David Brin said...

Well expressed, oh ent, unusually so. And well-expressed utter-drivel. Dig this well; your meme controlled nearly all human cultures for 4000 to 8000 years and delivered nothing but poverty, pain and suppression of progress. The few times a competing approach - enlightenment - lifted its head, you troglodyte-macho feudalists crushed it in order to ensure father to son inheritance of ownership of everyone else’s children.

You think you can fool us now, by spouting our OWN values back at us? Live and let live? Let a hundred flowers bloom in their own gardens? Feh. We may be liberal and tolerant and diversity loving and all that, but we are not fools. Not all of us.

Allowing feudalism to regain power won’t just set up another, equal garden. You zero-summers will be content with nothing short of the enlightenment’s total destruction. It is a direct, existential threat to every human possibility that might rise above peasants slaving for masters in chain mail on a hill.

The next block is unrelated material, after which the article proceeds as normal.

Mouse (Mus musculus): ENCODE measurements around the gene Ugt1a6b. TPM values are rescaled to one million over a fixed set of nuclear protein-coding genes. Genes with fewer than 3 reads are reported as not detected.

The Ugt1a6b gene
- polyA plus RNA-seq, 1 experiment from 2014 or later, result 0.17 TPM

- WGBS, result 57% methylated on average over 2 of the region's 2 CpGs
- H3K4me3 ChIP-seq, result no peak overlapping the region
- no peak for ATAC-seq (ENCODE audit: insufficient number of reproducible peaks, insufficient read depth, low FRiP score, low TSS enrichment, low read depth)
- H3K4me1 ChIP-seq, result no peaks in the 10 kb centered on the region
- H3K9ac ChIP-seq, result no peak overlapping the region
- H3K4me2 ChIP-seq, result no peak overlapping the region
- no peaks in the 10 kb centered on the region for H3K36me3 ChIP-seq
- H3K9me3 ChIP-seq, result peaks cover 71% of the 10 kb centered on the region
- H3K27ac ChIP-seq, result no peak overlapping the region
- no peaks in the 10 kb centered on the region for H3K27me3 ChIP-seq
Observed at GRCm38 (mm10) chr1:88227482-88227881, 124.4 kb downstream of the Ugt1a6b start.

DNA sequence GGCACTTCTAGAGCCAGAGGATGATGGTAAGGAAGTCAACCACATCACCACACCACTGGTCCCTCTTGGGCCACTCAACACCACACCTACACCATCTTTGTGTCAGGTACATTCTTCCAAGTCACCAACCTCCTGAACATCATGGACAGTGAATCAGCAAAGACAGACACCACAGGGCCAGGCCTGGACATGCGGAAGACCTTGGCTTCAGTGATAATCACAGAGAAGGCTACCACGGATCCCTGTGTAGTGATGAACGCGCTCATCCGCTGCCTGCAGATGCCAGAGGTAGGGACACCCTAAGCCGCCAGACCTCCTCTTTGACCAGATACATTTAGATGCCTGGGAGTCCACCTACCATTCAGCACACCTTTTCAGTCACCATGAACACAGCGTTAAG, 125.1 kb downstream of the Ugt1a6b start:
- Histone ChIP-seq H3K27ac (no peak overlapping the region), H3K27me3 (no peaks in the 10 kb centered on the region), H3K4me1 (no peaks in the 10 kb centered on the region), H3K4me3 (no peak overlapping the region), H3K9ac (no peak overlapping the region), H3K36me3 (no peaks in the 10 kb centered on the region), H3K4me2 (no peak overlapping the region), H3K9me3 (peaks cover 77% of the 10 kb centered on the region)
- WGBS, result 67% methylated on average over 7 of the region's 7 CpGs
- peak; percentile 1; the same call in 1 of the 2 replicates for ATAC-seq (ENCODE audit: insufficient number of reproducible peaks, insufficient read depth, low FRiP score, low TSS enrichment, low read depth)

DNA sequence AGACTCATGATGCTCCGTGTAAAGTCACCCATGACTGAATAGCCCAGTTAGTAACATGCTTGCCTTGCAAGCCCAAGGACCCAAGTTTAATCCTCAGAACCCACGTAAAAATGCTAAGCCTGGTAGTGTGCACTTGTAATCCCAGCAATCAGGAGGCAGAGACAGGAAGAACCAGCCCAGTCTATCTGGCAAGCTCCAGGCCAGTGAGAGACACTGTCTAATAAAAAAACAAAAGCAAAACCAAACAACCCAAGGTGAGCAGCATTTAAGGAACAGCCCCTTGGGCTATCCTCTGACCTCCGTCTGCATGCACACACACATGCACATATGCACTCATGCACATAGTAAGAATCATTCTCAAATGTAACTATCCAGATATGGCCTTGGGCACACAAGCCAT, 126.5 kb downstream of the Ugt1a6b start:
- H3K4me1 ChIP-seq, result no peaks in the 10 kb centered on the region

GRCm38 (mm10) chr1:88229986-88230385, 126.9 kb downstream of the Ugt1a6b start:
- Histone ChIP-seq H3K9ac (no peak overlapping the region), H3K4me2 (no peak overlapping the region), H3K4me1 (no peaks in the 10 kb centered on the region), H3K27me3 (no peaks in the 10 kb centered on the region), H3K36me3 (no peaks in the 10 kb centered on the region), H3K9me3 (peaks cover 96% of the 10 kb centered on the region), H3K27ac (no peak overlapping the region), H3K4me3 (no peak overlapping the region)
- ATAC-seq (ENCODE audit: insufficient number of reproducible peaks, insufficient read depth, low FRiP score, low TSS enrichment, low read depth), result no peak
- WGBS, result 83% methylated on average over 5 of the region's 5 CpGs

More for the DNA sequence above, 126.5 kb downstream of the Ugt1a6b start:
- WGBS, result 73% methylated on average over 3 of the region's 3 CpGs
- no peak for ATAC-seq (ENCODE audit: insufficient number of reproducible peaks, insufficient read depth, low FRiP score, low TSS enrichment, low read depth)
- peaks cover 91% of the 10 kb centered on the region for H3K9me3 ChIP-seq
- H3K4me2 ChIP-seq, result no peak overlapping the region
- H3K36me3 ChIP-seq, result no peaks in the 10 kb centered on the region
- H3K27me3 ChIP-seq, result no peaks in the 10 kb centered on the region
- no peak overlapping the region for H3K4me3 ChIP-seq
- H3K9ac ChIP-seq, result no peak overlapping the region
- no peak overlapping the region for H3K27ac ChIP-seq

YOU guys led the world to ruin. And today's proto-feudalists are striving to ruin the one renaissance of science and flat-open-fair competitive systems and loose cooperation that has wrought all the hope the world has ever known.

If we win, there will be places for guys like you. You can set up your D&D and Creative Anachronish enclaves, if you like. But your weapons acquisitions will be watched. And every child abuse will be stopped. And commons like the earth and air will be protected. And every wife will have the right to pack up her kids and go to some other enclave or to the big city, leaving bullies behind to mutter in their beer. But amid those umbrella fundamentals, sure, you can swing your swords and preen and act all tough and maybe (after signing waivers) kill each other…